Need for the Bike
Need for the Bike
By Paul Fournel
Review from Bicycle Quarterly Vol. 3, No. 3 (Spring 2005):
In Need for the Bike, Fournel explores his life as a cyclist – as somebody who rides because they enjoy riding, not because they want to get in shape, earn a living, or seek adventure in far-away lands.
Fournel takes the reader along on his bike, starting with his childhood in post-war Saint-Etienne, then the epicenter of the French bicycle industry. He shares how this cyclist thinks and how he perceives the world.
On the bike, Fournel “lives” the terrain that other travelers only see as spectators. A mountain is not simply a mountain, but “first a grade to climb, a test, a doubt, sometimes anxiety. At the summit, it is conquest, lightness. I’ve taken it in, and it is in me.”
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Fournel expresses what I feel when riding my bike: Cyclists delight in small details, such as a small, shady brook, which “preserves, even on the hottest days, a breath of cool air.” Fournel passes the spot in a couple of seconds, but he can ride for two or three hours for the sole pleasure of rediscovering it.
Fournel observes the changes in bicycle technology. He has seen “steel replaced by aluminum, aluminum replaced by carbon fiber, carbon fiber by titanium and titanium by steel, and on it goes.” But he does not dwell on technical aspects. For him, the purpose of a beautiful, finely tuned custom bike is simple: “It makes you want to do more. Going out on an attractive bike is pleasure itself.”
At first sight, Fournel is a “cyclosportif,” who enjoys going fast on his racing bike. But we quickly learn that he is not inspired by competition, but by a love of riding. He makes fun of big gears: “Mind-boggling stories circulate everywhere, of gears as huge as plesiosaurs, Loch Ness monsters. In more than one guy’s imagination, to ‘get into the big ring’ is already to go fast.”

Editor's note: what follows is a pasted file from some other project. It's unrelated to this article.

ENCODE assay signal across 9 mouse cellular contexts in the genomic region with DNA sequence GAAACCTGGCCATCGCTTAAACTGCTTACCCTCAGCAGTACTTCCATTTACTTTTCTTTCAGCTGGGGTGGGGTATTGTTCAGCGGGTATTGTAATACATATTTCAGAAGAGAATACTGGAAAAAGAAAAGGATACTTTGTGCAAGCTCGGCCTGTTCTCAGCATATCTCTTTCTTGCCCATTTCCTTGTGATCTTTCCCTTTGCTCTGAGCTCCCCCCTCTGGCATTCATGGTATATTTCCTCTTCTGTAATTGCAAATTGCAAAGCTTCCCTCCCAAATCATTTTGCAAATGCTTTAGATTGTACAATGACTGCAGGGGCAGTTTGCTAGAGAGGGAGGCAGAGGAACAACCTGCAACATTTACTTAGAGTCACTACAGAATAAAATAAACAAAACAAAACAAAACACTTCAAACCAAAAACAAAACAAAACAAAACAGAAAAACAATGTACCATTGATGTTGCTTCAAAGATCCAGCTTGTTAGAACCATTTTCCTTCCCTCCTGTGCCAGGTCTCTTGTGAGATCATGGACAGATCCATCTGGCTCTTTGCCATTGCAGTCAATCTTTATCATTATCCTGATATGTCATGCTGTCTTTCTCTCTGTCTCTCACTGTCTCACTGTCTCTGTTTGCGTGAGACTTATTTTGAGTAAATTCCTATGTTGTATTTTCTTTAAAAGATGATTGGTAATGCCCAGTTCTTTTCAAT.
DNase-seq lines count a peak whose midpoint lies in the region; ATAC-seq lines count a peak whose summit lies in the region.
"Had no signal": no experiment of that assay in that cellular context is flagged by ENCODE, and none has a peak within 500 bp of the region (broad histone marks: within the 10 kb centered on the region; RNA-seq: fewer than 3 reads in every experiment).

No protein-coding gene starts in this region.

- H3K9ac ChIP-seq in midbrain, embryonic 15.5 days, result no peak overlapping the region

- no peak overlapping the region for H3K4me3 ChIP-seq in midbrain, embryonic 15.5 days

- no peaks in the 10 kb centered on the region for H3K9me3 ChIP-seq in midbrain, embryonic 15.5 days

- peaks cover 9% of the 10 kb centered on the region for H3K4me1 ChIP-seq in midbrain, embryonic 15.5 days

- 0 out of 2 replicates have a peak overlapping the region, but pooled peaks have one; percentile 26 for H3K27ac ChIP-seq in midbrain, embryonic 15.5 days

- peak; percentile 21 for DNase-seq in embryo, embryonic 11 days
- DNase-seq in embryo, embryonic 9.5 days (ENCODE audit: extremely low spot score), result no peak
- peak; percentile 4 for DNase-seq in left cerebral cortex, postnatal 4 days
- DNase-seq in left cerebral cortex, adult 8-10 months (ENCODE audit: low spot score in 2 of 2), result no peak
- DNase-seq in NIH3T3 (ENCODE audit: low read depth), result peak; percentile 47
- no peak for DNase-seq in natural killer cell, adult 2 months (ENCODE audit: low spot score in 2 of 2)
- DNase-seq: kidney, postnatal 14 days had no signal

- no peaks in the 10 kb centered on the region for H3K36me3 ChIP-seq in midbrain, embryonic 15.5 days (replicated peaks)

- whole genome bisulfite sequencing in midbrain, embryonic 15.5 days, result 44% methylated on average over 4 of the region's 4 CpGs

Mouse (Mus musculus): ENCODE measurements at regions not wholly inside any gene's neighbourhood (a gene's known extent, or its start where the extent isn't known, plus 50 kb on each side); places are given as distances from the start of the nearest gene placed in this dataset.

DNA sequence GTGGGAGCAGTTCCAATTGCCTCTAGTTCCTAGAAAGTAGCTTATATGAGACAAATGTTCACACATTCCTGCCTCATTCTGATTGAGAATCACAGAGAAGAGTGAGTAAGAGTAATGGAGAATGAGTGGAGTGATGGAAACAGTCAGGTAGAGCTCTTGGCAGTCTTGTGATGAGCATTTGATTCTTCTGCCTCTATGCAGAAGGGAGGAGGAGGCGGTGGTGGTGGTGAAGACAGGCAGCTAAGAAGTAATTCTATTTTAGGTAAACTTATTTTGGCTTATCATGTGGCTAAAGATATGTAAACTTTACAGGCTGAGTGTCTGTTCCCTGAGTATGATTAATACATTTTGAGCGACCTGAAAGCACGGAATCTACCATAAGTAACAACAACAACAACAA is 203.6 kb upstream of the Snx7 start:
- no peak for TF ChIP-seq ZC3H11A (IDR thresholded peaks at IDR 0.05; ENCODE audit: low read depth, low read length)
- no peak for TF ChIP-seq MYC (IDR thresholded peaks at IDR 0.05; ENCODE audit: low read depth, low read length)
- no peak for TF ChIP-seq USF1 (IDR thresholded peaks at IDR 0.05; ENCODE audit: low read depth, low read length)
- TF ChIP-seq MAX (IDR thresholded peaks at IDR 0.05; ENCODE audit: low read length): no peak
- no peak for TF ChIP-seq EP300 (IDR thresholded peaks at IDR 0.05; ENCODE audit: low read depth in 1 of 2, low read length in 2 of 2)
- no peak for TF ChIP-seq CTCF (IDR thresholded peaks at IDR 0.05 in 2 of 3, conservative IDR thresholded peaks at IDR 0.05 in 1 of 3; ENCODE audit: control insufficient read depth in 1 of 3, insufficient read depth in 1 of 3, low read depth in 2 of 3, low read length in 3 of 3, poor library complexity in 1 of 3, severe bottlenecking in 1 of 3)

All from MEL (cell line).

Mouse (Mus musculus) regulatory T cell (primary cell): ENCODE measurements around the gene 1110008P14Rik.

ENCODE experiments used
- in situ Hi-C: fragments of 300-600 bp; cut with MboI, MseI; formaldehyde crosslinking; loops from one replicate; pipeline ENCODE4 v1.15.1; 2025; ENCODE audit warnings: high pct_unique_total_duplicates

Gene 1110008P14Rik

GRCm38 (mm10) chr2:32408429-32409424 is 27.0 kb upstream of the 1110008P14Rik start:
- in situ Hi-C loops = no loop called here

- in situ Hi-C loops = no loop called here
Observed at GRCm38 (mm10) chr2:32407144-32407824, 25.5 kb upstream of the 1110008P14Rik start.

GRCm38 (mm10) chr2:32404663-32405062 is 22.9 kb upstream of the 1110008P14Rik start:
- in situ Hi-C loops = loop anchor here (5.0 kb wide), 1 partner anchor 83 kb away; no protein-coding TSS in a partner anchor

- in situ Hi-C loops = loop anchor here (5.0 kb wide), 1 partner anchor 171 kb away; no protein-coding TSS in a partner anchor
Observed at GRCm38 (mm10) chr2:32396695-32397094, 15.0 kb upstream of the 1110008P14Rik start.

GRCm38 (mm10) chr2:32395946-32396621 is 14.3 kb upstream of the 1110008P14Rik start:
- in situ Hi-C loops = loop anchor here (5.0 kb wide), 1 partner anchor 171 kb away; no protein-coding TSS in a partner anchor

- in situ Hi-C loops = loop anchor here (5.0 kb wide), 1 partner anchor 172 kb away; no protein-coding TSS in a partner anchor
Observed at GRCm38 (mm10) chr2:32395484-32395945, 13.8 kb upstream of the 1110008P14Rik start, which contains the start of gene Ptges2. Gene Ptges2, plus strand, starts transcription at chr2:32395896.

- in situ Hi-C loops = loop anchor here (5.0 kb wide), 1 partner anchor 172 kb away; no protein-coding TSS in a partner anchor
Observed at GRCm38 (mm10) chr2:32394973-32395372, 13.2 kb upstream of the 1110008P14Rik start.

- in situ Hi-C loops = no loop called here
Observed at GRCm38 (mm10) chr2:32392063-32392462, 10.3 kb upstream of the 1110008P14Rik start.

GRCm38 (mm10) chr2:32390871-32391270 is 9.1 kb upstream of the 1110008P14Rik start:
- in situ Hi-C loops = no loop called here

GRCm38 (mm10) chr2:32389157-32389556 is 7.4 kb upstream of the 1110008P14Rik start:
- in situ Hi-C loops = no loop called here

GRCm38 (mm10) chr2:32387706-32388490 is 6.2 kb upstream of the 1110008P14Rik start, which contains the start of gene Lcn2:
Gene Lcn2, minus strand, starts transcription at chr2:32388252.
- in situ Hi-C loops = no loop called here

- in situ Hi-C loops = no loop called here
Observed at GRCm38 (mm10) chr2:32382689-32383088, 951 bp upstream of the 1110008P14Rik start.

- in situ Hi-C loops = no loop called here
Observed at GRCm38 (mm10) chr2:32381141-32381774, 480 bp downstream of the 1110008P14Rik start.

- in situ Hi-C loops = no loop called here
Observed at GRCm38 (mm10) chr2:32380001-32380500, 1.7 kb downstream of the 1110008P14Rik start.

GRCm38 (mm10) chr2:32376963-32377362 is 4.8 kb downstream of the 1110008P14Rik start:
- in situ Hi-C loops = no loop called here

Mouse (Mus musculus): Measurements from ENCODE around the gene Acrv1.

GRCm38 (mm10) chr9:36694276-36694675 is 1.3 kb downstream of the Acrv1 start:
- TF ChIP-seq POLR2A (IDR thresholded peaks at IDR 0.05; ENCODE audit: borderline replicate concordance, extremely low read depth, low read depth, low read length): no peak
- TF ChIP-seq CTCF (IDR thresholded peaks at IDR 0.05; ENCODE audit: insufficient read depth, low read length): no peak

Fournel describes the sights, sounds and smells he encounters while riding, and the secrets of cycling: “To descend well, you’ve got to have an excellent knowledge of the road – a kind of complicity with the engineers who built it, an instinctive and rapid grasp of the terrain. Every road is a design, and every descent is a design within a design.”
Paul Fournel is a member of the OUvrage de LIttérature POtentielle (OULIPO, Workshop for Potential Literature). Need for the Bike displays a concise and clear prose full of subtle wit that is a joy to find in bicycle writings. The translation by Allan Stoekl, a professor of French language at Pennsylvania State University, beautifully captures this style. In close collaboration with the author, Stoekl crafted translations for French terms like the “Witch with the Green Teeth” (bonking), the “Man with the Hammer” (hitting the wall) and many others.
Need for the Bike is a delightful book, in fact, the most enjoyable book on cycling I have read. —JH
- Publisher: Bison Books
- Year: 2003, 1st Edition
- Binding: Softcover
- Pages: 150 pages
- Dimensions: 7.2″ x 5.5”